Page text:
Ogooglebar or “ungoogleable”

When activities in Sweden gains a global interest I must of course comment on it so here goes.

In Sweden we have something called “Språkrådet” (Language council of Sweden). Each year they put together a list of new words in the Swedish language and 2012 contained the word “ogooglebar”. O is used as a prefix similar to non/not/un, google is of course Google and bar is a suffix roughly translating to able or doable. Which gives us, ogooglebar=ungoogleable or as the word is used, describing something as non-searchable. Or at least without any results.

Problem is that the language council defined that a search engine wouldn’t find any results for such a term. Key here is “search engine”, not specifically Google. It doesn’t seem like Google had any problems with the actual word (why would they?) but the definition. Reason is fairly simple if I understand basic trademark legislation right.

If Google becomes synonymous with search engine, other companies may use Google as a term, even in marketing. We’ve seen this before with Xerox, Aspirin and many other things/brands. That’s why…out comes the lawyers.

Funny thing though… The language council figured that they have better things to do and removed the word instead of changing the definition in accordance with a company’s wishes. The result is world wide spread of the word and story. Oopsie.


Lesson for Google: People may frown at the use of lawyers and find your actions a bit silly, even if your request isn’t that strange to begin with.

Google releases new app – Keep

Yesterday evening Google released a new app they call Keep. We could almost call it two since it comes with a web interface for desktop as well.

According to the presentation Keep aim to replace the post its on your desk, screen, fridge and so on. Quick note taking, ability to dictate and save pictures complete with a lock screen widget. Not bad! But hardly the first version of it either. I’m guessing that the question is whether or not they manage to attract user from other services like Evernote or Catch.
Keep is simple and beautiful (imho) with a lot of nice colour :-)

It does however lack a lot of the more advanced features of e.g. Evernote. You can’t share natively (and obviously not collaborate) a note, instead you use the built in Android sharing. This works, but when something is shared the information is taken out of the app/service. You can also use it as a task manager with check boxes but it will not sync with Google Tasks.


Overall I feel like it should be considered part of Drive but with it’s own app, a way for Google to broaden the possible ways to attract new users.

It’s a nice app but at this time I’m surprised that it’s not more tightly integrated with the rest of Google services. A reminder will often need an alarm, but no connection to neither Google Calendar or Android alarm (and no alarm of its own unless I’m blind). The lack of integration with Tasks also bugs me a bit. I can’t see any reason for both to exist so likely we will see an end of Tasks but that means (I hope!) adding Keep to Gmail, and changes to the almighty webmail service is not taken lightly in Mountain View. On the other hand that’s what I thought about G+ messenger and Talk as well, instead they’ve added a third chat in Drive :-) We’ll see if the rumours of “Babbel” holds any truth…not one day too early if you ask me!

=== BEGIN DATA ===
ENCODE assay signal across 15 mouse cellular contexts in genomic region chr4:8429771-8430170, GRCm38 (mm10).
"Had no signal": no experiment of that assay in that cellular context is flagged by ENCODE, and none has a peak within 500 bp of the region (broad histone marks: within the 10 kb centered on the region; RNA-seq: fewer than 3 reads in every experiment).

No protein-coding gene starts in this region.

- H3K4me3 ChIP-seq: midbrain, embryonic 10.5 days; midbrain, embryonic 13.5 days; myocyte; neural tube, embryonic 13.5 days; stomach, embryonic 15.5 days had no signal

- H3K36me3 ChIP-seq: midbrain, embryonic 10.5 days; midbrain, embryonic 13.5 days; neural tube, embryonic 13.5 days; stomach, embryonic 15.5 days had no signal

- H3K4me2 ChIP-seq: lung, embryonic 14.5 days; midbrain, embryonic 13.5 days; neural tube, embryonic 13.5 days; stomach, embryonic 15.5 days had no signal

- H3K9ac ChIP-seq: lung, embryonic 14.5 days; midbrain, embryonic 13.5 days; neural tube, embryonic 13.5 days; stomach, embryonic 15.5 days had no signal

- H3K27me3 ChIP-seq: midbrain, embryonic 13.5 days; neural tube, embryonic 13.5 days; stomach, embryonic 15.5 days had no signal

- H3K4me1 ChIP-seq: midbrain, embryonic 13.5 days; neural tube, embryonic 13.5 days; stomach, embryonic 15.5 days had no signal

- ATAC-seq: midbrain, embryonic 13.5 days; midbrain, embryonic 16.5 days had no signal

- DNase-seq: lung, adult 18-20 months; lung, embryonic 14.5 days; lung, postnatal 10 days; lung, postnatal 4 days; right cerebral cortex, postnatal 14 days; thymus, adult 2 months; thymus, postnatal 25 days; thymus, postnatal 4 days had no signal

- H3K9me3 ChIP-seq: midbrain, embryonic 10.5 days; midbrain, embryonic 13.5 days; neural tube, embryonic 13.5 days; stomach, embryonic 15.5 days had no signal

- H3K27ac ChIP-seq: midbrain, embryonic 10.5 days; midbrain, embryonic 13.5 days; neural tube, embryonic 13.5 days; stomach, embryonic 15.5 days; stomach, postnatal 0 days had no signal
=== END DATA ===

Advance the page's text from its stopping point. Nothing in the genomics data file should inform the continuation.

Note that there is no official Tasks app today despite broad usage, instead people have  turned to 3rd party apps like Astrid, GTasks or my personal favourite Any.Do. Interesting that Google now adds tasks to another app instead which allows them to somewhat change their previous deciscion to just go for a webbapp.

Another thing that doesn’t matter to me but will surely annoy some people is that it choose language based on phone language, this is a neat default setting but I should be able to change it. Simple setting and everyone is better of with it. Many users have a need of different languages in different apps.

Official app, of course there will be a lot of users. It’s good at what it does and looks sleek and Googly but at the moment I don’t see much more than potential.

Google Reader shutting down


Yup. Google Reader is shutting down (Official Google Reader Blog). not very surprising. Back in October 2011 Google started nudging the user in away from the platform by removing some social features (Same blog back in 2011) and then with Google Currents (that can use your GReader feeds) indication turned to big signs.

I’m not a huge RSS user anymore, I find enough reading through other social networks like G+, Twitter and Facebook. If you still are, everyone is talking about Feedly today. I took the opportunity to install the app and migrate my GReader feed, very simple and they even wrote a blog post aimed at all the newcomers :)

I like it so far! Then it’s just that small problem of time to read more…
Oh, and the irony that I crosspost this in Google+ since there is no good way to feed it in there is not lost on me. :-)